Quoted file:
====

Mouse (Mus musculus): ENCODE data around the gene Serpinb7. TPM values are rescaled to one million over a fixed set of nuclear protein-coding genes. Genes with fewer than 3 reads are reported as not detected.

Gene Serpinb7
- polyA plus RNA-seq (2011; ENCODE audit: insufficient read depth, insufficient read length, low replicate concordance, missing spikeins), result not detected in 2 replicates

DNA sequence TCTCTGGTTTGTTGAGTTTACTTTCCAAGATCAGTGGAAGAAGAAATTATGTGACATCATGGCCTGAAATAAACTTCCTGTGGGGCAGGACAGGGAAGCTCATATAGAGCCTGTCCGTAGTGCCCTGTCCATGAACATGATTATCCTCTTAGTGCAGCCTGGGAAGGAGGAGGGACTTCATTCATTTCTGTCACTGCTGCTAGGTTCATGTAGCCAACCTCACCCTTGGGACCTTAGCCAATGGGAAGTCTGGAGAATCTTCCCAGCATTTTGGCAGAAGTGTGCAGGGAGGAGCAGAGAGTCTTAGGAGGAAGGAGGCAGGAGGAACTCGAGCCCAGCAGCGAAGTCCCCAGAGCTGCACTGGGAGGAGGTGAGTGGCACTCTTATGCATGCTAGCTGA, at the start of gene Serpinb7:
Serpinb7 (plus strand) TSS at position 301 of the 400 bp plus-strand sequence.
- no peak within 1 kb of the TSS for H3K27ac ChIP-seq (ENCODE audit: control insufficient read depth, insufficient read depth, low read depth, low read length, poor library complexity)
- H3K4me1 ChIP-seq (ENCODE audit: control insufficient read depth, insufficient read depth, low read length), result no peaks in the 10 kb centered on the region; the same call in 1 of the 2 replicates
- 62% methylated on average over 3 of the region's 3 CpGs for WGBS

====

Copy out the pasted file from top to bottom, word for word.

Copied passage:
Mouse (Mus musculus): ENCODE data around the gene Serpinb7. TPM values are rescaled to one million over a fixed set of nuclear protein-coding genes. Genes with fewer than 3 reads are reported as not detected.

Gene Serpinb7
- polyA plus RNA-seq (2011; ENCODE audit: insufficient read depth, insufficient read length, low replicate concordance, missing spikeins), result not detected in 2 replicates

DNA sequence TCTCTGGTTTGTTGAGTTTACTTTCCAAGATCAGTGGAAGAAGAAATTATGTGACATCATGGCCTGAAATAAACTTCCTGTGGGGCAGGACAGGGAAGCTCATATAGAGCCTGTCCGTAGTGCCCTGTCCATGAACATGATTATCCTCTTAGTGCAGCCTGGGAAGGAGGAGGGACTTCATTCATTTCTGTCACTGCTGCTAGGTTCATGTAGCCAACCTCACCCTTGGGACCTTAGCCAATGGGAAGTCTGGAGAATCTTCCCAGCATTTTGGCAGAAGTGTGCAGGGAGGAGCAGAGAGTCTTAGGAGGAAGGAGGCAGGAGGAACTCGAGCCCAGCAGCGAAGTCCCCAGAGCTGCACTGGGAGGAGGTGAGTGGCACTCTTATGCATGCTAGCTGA, at the start of gene Serpinb7:
Serpinb7 (plus strand) TSS at position 301 of the 400 bp plus-strand sequence.
- no peak within 1 kb of the TSS for H3K27ac ChIP-seq (ENCODE audit: control insufficient read depth, insufficient read depth, low read depth, low read length, poor library complexity)
- H3K4me1 ChIP-seq (ENCODE audit: control insufficient read depth, insufficient read depth, low read length), result no peaks in the 10 kb centered on the region; the same call in 1 of the 2 replicates
- 62% methylated on average over 3 of the region's 3 CpGs for WGBS